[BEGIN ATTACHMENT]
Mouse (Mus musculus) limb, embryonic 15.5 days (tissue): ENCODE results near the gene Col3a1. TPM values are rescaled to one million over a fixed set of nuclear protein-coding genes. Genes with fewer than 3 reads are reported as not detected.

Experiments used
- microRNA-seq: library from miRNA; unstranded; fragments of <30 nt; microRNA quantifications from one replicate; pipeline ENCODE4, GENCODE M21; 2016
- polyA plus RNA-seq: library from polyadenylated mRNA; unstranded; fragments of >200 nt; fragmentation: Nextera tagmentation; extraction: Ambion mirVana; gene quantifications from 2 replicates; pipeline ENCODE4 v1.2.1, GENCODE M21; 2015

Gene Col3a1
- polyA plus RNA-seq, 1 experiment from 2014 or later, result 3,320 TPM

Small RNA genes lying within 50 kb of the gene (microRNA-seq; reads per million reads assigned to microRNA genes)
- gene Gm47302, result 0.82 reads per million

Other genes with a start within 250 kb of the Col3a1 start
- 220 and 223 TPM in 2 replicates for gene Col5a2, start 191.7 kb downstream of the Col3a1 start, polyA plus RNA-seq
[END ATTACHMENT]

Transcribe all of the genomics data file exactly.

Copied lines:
Mouse (Mus musculus) limb, embryonic 15.5 days (tissue): ENCODE results near the gene Col3a1. TPM values are rescaled to one million over a fixed set of nuclear protein-coding genes. Genes with fewer than 3 reads are reported as not detected.

Experiments used
- microRNA-seq: library from miRNA; unstranded; fragments of <30 nt; microRNA quantifications from one replicate; pipeline ENCODE4, GENCODE M21; 2016
- polyA plus RNA-seq: library from polyadenylated mRNA; unstranded; fragments of >200 nt; fragmentation: Nextera tagmentation; extraction: Ambion mirVana; gene quantifications from 2 replicates; pipeline ENCODE4 v1.2.1, GENCODE M21; 2015

Gene Col3a1
- polyA plus RNA-seq, 1 experiment from 2014 or later, result 3,320 TPM

Small RNA genes lying within 50 kb of the gene (microRNA-seq; reads per million reads assigned to microRNA genes)
- gene Gm47302, result 0.82 reads per million

Other genes with a start within 250 kb of the Col3a1 start
- 220 and 223 TPM in 2 replicates for gene Col5a2, start 191.7 kb downstream of the Col3a1 start, polyA plus RNA-seq